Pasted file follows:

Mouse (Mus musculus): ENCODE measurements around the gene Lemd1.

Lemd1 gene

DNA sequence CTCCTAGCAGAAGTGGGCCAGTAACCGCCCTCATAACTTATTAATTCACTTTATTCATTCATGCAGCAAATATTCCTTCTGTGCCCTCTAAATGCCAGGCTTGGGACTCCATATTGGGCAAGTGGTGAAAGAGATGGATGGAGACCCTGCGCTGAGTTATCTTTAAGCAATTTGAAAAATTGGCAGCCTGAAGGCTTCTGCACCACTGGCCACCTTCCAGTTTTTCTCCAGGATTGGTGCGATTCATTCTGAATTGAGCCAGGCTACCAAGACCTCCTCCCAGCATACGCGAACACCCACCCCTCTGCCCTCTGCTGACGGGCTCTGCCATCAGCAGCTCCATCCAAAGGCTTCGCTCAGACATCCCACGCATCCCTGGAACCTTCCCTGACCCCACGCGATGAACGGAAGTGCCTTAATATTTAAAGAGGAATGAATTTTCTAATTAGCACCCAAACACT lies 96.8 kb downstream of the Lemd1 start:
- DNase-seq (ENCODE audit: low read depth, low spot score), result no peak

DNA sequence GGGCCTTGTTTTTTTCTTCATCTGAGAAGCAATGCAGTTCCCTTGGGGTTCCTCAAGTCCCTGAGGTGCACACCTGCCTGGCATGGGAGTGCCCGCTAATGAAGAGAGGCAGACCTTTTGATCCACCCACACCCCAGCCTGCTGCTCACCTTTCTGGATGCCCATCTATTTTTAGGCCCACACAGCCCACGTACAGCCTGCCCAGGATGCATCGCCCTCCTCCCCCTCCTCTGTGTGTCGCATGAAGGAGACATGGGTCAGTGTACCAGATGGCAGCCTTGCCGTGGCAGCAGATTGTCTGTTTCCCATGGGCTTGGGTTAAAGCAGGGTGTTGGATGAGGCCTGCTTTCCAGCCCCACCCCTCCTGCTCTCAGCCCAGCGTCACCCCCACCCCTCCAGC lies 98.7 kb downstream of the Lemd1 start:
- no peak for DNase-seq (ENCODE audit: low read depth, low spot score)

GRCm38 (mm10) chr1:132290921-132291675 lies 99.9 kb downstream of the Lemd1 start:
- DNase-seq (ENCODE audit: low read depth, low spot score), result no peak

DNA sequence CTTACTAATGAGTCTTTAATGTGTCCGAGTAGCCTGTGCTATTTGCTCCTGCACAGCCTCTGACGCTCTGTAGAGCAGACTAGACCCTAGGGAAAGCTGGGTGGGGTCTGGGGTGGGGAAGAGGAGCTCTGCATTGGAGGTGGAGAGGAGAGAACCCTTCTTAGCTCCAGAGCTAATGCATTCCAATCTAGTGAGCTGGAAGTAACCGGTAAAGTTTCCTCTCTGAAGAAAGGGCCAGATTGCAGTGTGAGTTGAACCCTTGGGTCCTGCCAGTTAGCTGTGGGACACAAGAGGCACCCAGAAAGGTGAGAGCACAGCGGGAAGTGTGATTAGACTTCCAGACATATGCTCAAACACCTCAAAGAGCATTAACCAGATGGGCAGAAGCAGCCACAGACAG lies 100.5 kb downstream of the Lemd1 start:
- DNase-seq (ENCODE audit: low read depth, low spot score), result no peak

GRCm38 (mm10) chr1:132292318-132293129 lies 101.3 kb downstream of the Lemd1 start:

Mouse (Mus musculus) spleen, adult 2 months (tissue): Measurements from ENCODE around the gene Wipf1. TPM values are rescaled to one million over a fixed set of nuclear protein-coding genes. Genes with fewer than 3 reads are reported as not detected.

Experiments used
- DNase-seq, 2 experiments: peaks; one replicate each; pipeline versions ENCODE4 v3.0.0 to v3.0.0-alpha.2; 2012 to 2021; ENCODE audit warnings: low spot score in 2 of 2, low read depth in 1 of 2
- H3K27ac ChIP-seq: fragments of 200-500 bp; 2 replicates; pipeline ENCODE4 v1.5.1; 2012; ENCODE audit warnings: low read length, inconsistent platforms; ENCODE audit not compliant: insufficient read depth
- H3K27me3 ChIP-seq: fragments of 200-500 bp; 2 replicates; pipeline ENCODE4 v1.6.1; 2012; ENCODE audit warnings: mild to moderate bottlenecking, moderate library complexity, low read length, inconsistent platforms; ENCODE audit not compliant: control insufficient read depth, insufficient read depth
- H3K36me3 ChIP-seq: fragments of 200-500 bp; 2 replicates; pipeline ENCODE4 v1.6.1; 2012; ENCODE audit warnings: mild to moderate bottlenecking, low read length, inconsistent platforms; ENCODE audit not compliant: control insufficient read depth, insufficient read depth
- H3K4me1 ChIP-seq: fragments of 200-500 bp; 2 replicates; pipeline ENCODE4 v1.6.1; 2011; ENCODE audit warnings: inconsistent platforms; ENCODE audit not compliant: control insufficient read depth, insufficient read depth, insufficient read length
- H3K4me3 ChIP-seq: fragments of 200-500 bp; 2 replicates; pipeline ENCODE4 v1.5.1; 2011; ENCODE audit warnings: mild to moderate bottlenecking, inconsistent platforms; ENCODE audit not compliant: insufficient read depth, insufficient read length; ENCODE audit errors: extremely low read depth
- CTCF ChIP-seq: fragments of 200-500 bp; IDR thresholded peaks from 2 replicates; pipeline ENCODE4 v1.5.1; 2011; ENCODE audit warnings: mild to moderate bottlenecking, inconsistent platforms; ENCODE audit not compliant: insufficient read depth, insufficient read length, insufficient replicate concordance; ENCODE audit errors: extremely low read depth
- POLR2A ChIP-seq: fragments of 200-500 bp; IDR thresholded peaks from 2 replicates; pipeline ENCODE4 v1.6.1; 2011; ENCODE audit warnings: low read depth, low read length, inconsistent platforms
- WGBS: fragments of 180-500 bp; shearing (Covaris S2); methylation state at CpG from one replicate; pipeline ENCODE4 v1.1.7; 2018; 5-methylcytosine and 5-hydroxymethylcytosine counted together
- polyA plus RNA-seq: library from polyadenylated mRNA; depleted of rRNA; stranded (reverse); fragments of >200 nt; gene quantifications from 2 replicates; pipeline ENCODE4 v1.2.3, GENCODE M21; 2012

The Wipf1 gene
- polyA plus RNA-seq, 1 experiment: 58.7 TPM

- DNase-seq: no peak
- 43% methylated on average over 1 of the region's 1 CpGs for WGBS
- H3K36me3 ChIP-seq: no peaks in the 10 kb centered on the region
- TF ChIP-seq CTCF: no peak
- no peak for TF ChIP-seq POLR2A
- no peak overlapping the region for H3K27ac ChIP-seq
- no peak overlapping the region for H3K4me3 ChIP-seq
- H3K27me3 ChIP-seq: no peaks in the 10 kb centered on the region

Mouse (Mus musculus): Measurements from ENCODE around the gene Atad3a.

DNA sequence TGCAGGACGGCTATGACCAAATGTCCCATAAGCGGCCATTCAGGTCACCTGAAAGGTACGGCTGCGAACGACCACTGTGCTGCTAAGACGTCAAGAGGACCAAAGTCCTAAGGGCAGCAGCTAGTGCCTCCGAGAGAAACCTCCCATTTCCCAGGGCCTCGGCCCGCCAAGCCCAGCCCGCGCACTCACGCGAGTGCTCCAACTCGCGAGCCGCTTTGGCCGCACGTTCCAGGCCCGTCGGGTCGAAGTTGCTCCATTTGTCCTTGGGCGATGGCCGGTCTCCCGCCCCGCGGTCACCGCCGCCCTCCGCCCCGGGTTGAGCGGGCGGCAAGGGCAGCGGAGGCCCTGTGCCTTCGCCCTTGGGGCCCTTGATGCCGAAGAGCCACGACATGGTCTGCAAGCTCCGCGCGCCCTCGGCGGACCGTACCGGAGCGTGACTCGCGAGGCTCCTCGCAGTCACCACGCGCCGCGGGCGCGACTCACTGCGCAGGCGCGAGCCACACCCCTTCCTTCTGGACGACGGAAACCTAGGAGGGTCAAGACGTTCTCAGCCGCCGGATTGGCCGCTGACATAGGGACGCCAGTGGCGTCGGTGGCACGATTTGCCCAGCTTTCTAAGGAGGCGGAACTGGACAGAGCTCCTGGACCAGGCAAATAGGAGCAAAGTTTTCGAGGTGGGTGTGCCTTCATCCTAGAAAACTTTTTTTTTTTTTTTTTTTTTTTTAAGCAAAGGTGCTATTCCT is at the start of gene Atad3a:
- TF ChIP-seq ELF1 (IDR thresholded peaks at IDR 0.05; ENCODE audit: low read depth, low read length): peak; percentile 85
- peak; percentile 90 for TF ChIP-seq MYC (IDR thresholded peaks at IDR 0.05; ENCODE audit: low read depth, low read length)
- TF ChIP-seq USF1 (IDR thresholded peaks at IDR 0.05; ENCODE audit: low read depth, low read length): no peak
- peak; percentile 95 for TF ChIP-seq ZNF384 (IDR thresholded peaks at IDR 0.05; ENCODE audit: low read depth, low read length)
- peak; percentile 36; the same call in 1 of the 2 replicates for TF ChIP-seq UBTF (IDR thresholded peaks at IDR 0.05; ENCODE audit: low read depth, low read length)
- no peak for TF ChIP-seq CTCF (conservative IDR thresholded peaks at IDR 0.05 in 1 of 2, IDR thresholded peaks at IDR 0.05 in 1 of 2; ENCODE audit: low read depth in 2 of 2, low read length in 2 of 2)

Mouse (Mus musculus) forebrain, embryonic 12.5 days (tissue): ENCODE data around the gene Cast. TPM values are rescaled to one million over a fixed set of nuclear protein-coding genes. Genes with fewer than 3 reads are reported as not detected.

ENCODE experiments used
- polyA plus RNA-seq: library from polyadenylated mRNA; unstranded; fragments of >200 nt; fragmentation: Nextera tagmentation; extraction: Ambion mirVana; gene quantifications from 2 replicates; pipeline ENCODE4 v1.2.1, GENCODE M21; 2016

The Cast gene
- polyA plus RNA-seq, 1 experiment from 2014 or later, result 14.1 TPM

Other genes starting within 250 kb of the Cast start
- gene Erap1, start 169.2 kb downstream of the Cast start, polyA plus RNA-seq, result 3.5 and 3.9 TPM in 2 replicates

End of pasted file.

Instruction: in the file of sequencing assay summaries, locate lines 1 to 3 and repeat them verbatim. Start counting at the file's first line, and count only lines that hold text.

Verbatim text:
Mouse (Mus musculus): ENCODE measurements around the gene Lemd1.

Lemd1 gene

DNA sequence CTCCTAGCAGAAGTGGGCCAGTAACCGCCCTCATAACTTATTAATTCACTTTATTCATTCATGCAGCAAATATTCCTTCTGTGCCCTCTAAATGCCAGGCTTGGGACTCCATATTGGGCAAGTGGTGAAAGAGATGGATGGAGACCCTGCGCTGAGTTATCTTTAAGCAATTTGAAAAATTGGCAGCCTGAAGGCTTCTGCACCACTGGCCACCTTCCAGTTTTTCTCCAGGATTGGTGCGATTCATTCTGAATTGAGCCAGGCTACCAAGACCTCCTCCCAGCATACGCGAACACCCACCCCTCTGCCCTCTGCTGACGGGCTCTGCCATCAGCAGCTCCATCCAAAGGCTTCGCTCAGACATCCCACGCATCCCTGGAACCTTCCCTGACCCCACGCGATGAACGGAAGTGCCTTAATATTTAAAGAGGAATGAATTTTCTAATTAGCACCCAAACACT lies 96.8 kb downstream of the Lemd1 start: